The kelpforest database (http://kelpforest.ucsc.edu/) is an online tool we developed to provide a means for expediting the process by which information is accumulated, organized, and made accessible to those making and using ecological network models specific to temperate kelp forests. For more information check out this peer reviewed article for more details.
This project started with funding from an NSF/NOAA CAMEO program. Our group of collaborators at the USGS, PISCO, and NOAA are making spatial and temporal comparisons of the empirical structure and dynamics of central and southern California nearshore kelp forest communities to inform and compare the performance of multi-species approaches to understanding the complex dynamics of these systems. To inform these analysis and parameterize models, the construction of this database was needed.
We started with literature searches of the most common species in kelp forests ecosystems. But we quickly realized that kelp forests were more complex and diverse than we thought. As of today, we have identified more than 800 different species associated with these ecosystems and more than 3600 different interactions between this species.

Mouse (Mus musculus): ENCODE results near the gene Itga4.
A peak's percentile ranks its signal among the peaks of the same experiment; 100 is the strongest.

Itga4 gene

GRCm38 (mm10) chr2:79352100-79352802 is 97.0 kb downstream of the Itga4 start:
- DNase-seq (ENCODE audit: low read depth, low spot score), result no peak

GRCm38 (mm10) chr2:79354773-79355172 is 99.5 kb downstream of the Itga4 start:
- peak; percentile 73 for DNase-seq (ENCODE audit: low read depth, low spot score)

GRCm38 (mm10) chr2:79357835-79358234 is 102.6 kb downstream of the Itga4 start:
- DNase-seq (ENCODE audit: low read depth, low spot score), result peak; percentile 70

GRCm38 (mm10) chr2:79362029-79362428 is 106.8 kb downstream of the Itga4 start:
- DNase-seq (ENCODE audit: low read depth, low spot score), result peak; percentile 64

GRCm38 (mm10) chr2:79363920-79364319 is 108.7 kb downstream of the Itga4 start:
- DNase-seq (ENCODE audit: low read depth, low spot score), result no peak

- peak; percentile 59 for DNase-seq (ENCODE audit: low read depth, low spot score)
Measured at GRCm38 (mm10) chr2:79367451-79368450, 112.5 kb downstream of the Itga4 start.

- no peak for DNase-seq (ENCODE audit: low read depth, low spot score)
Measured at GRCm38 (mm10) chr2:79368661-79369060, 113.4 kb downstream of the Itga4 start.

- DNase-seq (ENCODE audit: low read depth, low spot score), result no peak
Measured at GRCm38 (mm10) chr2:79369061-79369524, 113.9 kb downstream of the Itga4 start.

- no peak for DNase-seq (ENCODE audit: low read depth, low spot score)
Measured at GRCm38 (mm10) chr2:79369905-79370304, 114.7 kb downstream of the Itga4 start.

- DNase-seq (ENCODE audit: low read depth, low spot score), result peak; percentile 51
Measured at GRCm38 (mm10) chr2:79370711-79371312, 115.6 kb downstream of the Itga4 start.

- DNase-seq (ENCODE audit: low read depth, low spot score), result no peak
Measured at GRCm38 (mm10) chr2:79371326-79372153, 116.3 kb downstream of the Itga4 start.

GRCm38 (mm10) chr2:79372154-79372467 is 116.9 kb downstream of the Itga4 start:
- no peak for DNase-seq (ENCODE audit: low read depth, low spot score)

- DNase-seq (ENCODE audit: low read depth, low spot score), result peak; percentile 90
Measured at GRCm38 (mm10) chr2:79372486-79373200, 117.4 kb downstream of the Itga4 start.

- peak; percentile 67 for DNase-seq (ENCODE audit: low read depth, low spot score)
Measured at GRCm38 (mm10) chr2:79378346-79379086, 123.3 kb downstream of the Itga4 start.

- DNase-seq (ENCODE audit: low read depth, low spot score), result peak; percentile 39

All the natural history traits, demographics and species interaction information is spatially and temporally explicit in the database. For example, the database is capable of store information of where and when an interaction occur in California. To do this, we have developed an interactive map split in three different scales:
We have been working on informing this database for over three years. Despite our efforts and time invested in this project, there is a lot more information out there that we need to include in this tool. We see this project as a growing open source, open science community effort.
We have used this database to inform some ecosystem models already. We used them to explore how fishing, climate change and the predation of a keystone species effects on species interactions of these systems.
We encourage ecosystem modelers, other scientist and general public to use this database to better understand one of the most productive coastal marine ecosystems in the world.